UK trade ship
A decline in ship imports caused the trade deficit to narrow as exports flatlined Reuters

The value of goods imported to the UK decreased by £1.4bn (€1.94bn, $2.17bn) in May 2015 to its lowest level since June 2013, causing the UK's goods and services trade deficit to narrow to £400m, the Office for National Statistics reported on 10 July.

Down from a £1.8bn trade deficit in April, May's figures were due to a decrease in ship imports. The goods deficit was £8bn, while the UK's services surplus was at £7.6bn.

IHS Global Insight chief economist Archer Howard expressed mixed feelings as the positive news on the trade deficit came with a 1.3% month-on-month dip in construction output, according to the ONS.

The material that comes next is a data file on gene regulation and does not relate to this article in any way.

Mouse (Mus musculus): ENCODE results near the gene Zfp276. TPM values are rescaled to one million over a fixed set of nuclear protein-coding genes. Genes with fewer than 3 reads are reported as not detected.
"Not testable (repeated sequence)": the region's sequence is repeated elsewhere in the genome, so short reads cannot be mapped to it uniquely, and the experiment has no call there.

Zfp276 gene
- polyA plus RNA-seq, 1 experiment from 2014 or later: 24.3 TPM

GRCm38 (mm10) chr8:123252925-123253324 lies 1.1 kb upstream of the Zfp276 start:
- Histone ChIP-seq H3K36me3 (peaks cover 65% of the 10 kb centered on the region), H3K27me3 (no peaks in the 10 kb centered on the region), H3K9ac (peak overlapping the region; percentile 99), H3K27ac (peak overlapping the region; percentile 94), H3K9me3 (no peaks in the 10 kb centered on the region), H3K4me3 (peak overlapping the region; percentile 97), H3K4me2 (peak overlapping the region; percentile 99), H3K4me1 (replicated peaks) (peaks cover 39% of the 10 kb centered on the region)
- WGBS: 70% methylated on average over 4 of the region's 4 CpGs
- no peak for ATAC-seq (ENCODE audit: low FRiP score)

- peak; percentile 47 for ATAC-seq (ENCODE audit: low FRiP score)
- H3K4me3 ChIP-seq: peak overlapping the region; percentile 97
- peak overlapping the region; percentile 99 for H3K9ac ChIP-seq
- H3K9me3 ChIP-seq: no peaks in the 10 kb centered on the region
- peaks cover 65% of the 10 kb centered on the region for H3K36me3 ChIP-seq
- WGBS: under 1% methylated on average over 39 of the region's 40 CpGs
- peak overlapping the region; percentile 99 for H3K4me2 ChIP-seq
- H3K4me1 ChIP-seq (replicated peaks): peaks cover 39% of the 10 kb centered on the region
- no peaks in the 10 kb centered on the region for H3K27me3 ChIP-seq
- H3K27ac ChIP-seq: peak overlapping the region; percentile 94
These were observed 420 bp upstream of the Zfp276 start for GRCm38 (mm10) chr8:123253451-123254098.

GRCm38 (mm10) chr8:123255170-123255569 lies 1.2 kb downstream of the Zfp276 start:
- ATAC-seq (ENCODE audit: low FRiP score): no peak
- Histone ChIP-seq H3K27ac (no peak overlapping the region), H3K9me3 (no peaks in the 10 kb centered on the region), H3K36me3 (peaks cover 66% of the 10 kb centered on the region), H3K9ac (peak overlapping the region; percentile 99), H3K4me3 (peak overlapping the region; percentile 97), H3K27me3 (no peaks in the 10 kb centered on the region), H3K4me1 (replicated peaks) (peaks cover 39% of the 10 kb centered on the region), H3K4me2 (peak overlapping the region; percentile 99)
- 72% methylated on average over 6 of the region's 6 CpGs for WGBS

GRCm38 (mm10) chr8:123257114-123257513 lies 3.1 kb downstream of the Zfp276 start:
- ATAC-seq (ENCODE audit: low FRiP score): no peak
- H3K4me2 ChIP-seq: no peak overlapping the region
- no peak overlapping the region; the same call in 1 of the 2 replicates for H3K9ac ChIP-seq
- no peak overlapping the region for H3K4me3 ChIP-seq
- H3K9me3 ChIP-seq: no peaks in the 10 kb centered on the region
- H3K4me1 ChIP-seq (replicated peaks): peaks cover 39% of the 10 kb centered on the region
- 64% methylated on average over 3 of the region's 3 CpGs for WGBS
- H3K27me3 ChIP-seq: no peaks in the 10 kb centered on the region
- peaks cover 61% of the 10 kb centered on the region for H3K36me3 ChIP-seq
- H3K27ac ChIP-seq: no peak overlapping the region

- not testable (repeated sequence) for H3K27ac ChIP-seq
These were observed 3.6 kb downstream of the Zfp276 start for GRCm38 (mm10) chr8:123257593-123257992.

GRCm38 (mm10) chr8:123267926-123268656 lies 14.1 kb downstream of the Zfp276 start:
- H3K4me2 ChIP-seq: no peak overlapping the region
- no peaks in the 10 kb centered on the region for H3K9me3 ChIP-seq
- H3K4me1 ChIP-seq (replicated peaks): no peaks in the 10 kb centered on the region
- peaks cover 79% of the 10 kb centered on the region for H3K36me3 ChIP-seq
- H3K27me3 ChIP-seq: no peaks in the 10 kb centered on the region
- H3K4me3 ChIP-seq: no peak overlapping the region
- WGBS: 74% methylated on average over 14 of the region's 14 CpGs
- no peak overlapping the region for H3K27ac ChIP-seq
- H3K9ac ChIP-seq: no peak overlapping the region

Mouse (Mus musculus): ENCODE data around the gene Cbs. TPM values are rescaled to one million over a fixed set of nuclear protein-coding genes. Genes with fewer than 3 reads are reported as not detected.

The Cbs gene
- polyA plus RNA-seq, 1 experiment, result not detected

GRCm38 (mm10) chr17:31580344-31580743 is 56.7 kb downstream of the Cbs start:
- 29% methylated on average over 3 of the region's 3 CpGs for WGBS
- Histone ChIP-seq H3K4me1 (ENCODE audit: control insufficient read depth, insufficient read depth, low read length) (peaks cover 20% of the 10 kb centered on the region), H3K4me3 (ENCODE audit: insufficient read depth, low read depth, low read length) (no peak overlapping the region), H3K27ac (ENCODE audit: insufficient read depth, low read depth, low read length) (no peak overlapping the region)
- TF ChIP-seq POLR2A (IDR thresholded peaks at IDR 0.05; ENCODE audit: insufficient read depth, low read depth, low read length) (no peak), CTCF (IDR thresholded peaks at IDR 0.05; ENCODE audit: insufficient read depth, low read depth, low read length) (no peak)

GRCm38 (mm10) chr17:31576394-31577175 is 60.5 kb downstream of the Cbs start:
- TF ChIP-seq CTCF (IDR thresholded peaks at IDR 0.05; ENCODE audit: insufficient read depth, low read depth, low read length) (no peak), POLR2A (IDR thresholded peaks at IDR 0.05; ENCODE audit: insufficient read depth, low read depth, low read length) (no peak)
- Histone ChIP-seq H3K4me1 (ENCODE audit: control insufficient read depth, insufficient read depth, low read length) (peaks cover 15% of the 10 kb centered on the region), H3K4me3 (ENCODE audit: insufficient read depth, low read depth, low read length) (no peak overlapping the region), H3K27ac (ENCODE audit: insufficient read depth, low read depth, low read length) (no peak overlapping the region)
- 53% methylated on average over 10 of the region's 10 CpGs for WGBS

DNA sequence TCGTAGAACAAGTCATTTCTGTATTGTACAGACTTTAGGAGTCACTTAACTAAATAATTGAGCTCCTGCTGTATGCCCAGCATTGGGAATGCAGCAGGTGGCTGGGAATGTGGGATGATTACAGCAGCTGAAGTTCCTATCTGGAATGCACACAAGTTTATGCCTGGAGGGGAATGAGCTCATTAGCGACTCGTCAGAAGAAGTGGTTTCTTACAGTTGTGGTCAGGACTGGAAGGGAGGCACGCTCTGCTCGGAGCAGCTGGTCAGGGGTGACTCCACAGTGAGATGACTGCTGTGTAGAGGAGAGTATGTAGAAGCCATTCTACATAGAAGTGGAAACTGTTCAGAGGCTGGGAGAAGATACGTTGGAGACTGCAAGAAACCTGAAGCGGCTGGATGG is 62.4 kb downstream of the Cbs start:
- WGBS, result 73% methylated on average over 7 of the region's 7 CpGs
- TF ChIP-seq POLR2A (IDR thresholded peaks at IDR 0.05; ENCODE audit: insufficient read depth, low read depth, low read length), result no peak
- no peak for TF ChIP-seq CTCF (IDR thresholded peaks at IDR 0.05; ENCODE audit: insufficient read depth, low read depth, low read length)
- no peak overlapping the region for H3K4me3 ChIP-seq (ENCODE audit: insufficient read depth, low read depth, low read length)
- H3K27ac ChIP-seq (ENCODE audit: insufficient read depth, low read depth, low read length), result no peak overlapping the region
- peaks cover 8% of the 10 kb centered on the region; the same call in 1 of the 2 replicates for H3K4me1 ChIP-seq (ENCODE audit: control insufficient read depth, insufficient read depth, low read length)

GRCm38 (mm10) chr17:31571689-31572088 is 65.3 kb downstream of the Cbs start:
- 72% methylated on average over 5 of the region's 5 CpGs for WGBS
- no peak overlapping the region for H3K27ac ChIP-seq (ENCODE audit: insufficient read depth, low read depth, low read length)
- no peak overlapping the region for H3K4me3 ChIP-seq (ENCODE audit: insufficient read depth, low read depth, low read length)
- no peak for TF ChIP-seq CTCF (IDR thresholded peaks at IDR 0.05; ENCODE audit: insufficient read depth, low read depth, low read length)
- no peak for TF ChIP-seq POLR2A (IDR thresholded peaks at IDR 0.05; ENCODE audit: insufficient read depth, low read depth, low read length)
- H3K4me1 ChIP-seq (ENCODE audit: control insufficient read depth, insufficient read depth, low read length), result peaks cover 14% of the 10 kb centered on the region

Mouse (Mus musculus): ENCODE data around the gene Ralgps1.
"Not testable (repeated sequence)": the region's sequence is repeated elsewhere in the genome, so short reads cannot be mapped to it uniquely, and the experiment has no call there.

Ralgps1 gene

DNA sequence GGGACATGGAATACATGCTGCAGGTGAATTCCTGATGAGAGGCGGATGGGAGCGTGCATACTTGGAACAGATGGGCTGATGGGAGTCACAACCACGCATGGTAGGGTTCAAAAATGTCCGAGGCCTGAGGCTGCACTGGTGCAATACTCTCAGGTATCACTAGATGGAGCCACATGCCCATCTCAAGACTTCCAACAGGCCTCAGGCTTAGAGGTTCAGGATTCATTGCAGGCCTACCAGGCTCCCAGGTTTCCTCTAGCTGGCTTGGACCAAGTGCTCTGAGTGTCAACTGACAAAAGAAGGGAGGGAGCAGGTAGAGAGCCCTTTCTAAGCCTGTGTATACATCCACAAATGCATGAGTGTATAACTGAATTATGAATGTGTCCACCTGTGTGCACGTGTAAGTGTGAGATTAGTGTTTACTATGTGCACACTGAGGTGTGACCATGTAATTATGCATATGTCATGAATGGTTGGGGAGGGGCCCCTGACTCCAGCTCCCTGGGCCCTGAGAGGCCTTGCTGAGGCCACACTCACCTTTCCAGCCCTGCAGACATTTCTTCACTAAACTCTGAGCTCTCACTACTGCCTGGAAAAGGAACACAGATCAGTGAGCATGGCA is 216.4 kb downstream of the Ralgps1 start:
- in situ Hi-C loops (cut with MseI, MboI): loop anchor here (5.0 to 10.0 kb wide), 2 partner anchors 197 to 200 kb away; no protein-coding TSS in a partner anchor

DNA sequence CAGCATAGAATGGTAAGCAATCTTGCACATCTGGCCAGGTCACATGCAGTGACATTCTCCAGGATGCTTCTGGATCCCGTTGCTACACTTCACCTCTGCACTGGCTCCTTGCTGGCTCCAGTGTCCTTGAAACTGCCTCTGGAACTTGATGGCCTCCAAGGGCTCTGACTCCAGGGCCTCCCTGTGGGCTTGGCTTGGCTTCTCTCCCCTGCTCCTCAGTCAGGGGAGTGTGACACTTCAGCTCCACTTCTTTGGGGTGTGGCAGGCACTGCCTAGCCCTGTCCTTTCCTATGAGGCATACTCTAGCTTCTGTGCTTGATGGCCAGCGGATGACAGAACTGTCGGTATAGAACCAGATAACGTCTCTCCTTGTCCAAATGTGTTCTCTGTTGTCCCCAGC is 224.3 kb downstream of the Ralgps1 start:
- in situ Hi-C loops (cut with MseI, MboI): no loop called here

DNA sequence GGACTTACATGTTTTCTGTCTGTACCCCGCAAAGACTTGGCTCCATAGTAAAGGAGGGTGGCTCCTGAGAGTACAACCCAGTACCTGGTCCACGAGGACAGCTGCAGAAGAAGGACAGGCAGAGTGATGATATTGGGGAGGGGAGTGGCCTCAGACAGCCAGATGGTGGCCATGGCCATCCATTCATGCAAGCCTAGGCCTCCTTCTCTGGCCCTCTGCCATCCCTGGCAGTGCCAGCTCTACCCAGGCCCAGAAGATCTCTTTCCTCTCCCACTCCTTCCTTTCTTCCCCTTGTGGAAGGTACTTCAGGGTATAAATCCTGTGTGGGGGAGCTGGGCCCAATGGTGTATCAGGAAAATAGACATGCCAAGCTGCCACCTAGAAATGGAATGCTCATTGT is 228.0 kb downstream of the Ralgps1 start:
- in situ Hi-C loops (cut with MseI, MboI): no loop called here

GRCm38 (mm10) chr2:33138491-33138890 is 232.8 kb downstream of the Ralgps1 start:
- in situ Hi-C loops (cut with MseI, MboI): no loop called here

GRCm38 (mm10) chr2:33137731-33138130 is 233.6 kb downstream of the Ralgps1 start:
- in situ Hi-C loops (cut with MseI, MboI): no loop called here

"While May's sharply reduced trade deficit is very welcome, it is disappointing that it was due to a marked 3.2% fall in total imports while exports were only flat," said Howard.

The goods and services trade deficit decreased by £1.4bn in the three months to May compared to the quarter to February 2015.

The ONS also pointed out that export to non-EU countries rose by £1.7bn and export of chemicals reached a record high of £7.3bn.

"It looks like net trade could have made a positive contribution to second quarter GDP growth after being a major drag in the first quarter" Archer said. "In value terms, total exports of goods and services were up 0.4% in the three months to May compared to the three months to February, while total imports were down by 0.7%."